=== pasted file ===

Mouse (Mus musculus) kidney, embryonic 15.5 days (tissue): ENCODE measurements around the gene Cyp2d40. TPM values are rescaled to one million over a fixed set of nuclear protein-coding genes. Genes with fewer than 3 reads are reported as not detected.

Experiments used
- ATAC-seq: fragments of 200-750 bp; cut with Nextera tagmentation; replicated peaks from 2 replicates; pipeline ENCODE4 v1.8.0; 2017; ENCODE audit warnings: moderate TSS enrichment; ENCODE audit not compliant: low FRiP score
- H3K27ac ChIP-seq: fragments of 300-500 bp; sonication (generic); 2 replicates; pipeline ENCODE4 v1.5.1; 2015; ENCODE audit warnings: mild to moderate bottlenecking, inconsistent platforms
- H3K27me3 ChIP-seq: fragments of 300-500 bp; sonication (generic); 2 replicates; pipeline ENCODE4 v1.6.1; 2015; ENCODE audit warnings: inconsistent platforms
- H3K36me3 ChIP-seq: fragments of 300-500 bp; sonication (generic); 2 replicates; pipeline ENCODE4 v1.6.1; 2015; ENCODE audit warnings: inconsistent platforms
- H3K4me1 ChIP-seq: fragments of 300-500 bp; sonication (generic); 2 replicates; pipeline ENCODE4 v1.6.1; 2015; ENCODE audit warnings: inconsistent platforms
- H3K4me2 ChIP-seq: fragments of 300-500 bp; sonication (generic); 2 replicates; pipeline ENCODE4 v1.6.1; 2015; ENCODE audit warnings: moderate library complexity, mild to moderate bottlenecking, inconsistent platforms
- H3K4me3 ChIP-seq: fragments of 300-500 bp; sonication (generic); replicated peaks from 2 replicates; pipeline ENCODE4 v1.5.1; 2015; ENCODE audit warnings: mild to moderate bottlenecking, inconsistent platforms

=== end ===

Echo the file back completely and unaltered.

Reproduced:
Mouse (Mus musculus) kidney, embryonic 15.5 days (tissue): ENCODE measurements around the gene Cyp2d40. TPM values are rescaled to one million over a fixed set of nuclear protein-coding genes. Genes with fewer than 3 reads are reported as not detected.

Experiments used
- ATAC-seq: fragments of 200-750 bp; cut with Nextera tagmentation; replicated peaks from 2 replicates; pipeline ENCODE4 v1.8.0; 2017; ENCODE audit warnings: moderate TSS enrichment; ENCODE audit not compliant: low FRiP score
- H3K27ac ChIP-seq: fragments of 300-500 bp; sonication (generic); 2 replicates; pipeline ENCODE4 v1.5.1; 2015; ENCODE audit warnings: mild to moderate bottlenecking, inconsistent platforms
- H3K27me3 ChIP-seq: fragments of 300-500 bp; sonication (generic); 2 replicates; pipeline ENCODE4 v1.6.1; 2015; ENCODE audit warnings: inconsistent platforms
- H3K36me3 ChIP-seq: fragments of 300-500 bp; sonication (generic); 2 replicates; pipeline ENCODE4 v1.6.1; 2015; ENCODE audit warnings: inconsistent platforms
- H3K4me1 ChIP-seq: fragments of 300-500 bp; sonication (generic); 2 replicates; pipeline ENCODE4 v1.6.1; 2015; ENCODE audit warnings: inconsistent platforms
- H3K4me2 ChIP-seq: fragments of 300-500 bp; sonication (generic); 2 replicates; pipeline ENCODE4 v1.6.1; 2015; ENCODE audit warnings: moderate library complexity, mild to moderate bottlenecking, inconsistent platforms
- H3K4me3 ChIP-seq: fragments of 300-500 bp; sonication (generic); replicated peaks from 2 replicates; pipeline ENCODE4 v1.5.1; 2015; ENCODE audit warnings: mild to moderate bottlenecking, inconsistent platforms